With all do respect to Mr. Saxena, and I do think the man is sharp. The Silver story is the supply-demand. So I just don't think he gets it. Dollar strengh or weakness. Silver is going to go up bigtime in the next few years because of the supply-demand and the monetary factor is just icing on the cake.  Jon

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rjs
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Posts: 445
Re: Daily Digest 11/25 - Betting in the Endgame, China, ...

isnt silver something you'd want to have & hold in lieu of fiat currencies? if so, why would anyone worry about someone else's opinions about short term fluctuations of the value of those fiat currencies vis a vis silver or any real asset?

Doug's picture
Doug
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Posts: 3125
Re: Daily Digest 11/25 - Betting in the Endgame, China, ...

JO, jpetr, investorzzo

I agree with you guys, but I'm rather wary in my financial prognostications.  I've been burned a time or two.  The crowd seems to be getting on board with silver, and I also have a contrarian streak that keeps me nervous.  Not that I'm selling my silver any time soon, but it does give me something else to worry about.Frown

Thanks for your feedback.

Doug

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pinecarr
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Re: Daily Digest 11/25 - Betting in the Endgame, China, ...

Great catch with the article "China, Russia Quit Dollar", Villanodavis.  This caught my eye in reading it:

"...the new mode of trade settlement between China and Russia follows a global trend after the financial crisis exposed the faults of a dollar-dominated world financial system.

Pang Zhongying, who specializes in international politics at Renmin University of China, said the proposal is not challenging the dollar, but aimed at avoiding the risks the dollar represents.

Not good when you read other countries writing stuff like this about the US Dollar!

Now, add the talk about China and Turkey trading in the Yuan (per Saxplayer's link above), wih the China-Russia deal to stop using the US Dollar in their trades, and it seems like bad news for the US dollar!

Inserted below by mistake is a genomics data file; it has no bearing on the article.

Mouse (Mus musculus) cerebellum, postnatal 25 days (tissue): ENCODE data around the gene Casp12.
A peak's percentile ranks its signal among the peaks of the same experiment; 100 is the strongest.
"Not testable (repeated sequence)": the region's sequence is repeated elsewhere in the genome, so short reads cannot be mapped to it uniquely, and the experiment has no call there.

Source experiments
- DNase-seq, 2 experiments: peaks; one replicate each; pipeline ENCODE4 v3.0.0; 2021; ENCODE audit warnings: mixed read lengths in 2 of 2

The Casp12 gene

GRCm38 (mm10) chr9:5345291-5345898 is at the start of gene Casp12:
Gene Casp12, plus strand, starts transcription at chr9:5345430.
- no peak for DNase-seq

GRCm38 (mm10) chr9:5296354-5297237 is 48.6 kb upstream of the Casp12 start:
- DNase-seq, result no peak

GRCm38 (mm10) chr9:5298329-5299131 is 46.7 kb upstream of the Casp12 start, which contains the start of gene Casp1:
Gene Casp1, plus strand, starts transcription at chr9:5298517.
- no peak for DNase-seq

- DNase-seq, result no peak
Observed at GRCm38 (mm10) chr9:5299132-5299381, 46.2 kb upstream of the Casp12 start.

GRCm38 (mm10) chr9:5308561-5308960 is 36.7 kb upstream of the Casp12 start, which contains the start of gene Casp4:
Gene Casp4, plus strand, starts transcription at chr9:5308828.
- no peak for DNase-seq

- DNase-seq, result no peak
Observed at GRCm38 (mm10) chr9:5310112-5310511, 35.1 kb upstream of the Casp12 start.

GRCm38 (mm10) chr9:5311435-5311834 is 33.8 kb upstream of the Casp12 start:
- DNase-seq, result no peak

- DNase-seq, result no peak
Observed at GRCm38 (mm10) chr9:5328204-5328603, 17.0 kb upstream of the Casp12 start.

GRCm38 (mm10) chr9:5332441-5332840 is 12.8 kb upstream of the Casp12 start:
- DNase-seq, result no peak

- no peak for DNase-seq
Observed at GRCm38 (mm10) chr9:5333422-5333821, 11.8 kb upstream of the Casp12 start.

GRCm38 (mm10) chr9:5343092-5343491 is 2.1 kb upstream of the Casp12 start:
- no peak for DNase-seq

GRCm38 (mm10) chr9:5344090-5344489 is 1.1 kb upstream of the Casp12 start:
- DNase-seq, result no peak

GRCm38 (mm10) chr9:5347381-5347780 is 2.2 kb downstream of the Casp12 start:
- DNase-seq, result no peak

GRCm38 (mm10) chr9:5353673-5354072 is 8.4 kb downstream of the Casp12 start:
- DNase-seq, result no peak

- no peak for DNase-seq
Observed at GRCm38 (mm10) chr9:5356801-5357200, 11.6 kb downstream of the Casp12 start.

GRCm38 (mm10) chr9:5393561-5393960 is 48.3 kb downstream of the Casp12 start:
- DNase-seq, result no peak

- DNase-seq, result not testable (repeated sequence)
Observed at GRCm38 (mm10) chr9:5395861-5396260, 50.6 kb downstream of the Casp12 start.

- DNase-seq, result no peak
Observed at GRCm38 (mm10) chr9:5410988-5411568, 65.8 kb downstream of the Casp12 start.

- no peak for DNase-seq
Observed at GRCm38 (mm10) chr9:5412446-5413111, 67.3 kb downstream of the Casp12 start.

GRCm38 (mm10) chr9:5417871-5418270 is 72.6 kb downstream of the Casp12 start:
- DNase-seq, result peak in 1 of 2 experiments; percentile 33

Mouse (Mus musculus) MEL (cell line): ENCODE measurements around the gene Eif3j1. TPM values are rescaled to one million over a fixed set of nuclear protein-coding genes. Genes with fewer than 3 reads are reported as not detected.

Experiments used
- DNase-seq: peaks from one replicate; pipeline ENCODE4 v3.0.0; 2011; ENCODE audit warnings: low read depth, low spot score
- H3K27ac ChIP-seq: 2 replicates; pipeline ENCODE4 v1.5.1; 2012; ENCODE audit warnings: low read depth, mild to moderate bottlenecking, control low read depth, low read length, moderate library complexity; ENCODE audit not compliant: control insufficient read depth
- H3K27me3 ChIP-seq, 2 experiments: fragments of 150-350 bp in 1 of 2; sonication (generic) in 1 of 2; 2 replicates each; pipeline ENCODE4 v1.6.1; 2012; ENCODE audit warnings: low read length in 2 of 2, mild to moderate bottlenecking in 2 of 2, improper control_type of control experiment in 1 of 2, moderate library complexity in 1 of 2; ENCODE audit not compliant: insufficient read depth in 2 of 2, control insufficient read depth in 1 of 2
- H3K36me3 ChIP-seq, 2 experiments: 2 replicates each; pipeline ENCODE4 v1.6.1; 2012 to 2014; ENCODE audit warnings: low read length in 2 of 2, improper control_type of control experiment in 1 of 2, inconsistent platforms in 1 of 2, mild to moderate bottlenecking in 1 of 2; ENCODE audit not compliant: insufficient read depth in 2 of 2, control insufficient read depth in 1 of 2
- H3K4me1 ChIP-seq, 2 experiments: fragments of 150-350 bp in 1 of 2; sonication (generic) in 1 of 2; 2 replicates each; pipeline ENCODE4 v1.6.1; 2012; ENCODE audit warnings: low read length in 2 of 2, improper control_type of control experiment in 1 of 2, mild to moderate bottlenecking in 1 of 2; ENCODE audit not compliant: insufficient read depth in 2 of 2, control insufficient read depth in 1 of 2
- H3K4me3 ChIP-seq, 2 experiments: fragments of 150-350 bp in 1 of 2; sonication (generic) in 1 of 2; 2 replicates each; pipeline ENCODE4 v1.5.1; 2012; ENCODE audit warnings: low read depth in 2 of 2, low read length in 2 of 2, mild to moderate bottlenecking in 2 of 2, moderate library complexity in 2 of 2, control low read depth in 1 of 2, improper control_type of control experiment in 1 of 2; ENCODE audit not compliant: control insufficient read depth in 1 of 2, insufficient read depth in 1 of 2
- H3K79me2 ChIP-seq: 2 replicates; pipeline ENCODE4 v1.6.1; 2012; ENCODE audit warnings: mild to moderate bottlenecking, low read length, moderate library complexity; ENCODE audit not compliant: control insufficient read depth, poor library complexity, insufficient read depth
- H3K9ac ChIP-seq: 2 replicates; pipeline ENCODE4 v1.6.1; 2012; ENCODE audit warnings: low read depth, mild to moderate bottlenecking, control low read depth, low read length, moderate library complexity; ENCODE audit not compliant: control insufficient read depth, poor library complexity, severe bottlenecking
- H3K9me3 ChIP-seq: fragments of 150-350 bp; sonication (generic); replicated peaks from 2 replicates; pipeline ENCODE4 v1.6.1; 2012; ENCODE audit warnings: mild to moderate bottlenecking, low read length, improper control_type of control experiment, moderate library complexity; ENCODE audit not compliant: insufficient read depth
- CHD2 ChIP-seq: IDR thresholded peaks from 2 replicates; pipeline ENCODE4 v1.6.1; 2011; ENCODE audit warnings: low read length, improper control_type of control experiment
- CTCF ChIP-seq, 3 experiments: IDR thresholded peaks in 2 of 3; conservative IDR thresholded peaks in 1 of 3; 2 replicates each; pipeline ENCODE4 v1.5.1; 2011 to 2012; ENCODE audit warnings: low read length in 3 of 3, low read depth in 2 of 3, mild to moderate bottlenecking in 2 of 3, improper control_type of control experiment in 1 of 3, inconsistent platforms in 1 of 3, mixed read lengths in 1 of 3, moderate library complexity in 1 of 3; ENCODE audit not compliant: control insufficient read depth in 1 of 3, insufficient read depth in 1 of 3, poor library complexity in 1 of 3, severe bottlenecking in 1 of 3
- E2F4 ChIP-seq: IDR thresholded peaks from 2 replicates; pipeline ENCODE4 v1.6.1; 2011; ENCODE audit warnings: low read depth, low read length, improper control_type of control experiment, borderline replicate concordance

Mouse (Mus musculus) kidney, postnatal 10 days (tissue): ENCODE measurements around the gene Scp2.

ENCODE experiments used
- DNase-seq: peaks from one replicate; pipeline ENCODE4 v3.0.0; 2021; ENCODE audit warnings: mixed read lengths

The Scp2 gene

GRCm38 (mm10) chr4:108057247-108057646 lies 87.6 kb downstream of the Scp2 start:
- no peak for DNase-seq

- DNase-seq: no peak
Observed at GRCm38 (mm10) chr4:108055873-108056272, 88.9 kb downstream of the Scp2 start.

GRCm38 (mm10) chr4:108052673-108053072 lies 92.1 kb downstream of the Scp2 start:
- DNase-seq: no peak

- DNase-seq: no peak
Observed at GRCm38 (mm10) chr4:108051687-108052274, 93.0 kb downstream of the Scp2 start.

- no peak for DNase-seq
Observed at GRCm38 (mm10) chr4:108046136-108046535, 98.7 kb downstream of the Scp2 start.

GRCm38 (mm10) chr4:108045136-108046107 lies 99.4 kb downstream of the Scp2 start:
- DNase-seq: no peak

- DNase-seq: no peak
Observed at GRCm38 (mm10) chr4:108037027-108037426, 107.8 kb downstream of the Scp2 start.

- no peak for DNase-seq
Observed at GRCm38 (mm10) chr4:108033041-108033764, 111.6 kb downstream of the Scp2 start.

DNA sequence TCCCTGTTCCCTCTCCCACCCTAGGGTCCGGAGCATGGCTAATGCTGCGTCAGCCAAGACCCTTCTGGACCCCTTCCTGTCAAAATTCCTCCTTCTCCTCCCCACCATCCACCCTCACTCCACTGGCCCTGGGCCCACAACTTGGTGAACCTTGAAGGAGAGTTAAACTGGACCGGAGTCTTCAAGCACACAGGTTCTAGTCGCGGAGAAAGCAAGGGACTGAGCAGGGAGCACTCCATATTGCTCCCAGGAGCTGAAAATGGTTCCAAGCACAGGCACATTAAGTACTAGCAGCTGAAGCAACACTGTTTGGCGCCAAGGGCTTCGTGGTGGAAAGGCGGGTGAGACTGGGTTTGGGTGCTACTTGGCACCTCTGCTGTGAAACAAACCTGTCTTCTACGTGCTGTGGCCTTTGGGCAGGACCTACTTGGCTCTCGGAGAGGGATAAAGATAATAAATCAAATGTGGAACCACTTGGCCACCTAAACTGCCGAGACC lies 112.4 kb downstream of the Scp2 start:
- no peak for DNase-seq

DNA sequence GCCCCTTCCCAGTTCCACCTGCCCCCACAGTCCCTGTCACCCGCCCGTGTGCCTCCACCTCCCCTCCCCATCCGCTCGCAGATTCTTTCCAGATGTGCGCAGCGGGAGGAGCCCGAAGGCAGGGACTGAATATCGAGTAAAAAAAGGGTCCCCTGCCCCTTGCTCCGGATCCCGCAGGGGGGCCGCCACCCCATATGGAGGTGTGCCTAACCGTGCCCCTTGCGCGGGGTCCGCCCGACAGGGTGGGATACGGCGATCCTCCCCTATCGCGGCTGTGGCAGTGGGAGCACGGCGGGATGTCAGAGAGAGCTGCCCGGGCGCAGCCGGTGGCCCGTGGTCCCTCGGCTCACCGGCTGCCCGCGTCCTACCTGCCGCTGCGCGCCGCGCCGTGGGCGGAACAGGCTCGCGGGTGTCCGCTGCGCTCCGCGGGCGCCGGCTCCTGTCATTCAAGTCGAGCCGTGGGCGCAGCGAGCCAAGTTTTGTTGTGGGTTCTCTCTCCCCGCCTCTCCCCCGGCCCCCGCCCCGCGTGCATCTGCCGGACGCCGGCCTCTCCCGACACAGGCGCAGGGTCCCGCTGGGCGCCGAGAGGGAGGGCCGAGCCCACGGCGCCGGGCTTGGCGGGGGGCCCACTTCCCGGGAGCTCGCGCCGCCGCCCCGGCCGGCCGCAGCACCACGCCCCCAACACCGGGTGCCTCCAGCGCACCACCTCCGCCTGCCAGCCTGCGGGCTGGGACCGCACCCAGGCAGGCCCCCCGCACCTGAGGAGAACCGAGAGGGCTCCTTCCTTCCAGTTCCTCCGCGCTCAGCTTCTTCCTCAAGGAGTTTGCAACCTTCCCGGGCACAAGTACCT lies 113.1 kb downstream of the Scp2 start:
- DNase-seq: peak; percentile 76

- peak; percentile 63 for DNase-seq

Ken C's picture
Ken C
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Posts: 753
Re: Daily Digest 11/25 - Betting in the Endgame, China, ...
pinecarr wrote:

Great catch with the article "China, Russia Quit Dollar", Villanodavis.  This caught my eye in reading it:

"...the new mode of trade settlement between China and Russia follows a global trend after the financial crisis exposed the faults of a dollar-dominated world financial system.

Pang Zhongying, who specializes in international politics at Renmin University of China, said the proposal is not challenging the dollar, but aimed at avoiding the risks the dollar represents.

Not good when you read other countries writing stuff like this about the US Dollar!

Now, add the talk about China and Turkey trading in the Yuan (per Saxplayer's link above), wih the China-Russia deal to stop using the US Dollar in their trades, and it seems like bad news for the US dollar!

Yes and I am reminded of a recent article I read (sorry I can't remember the source) where it was indicated that when fewer dollars are required for FOREX then many of those excess dollars would find their way home to the USA. This means that we have more dollars sloshing around here chasing the same amount of goods. This sounds like inflation to me. I think we are seeing the beginning of this trend for other countries to move away from the dollar. This can only spell more trouble for us.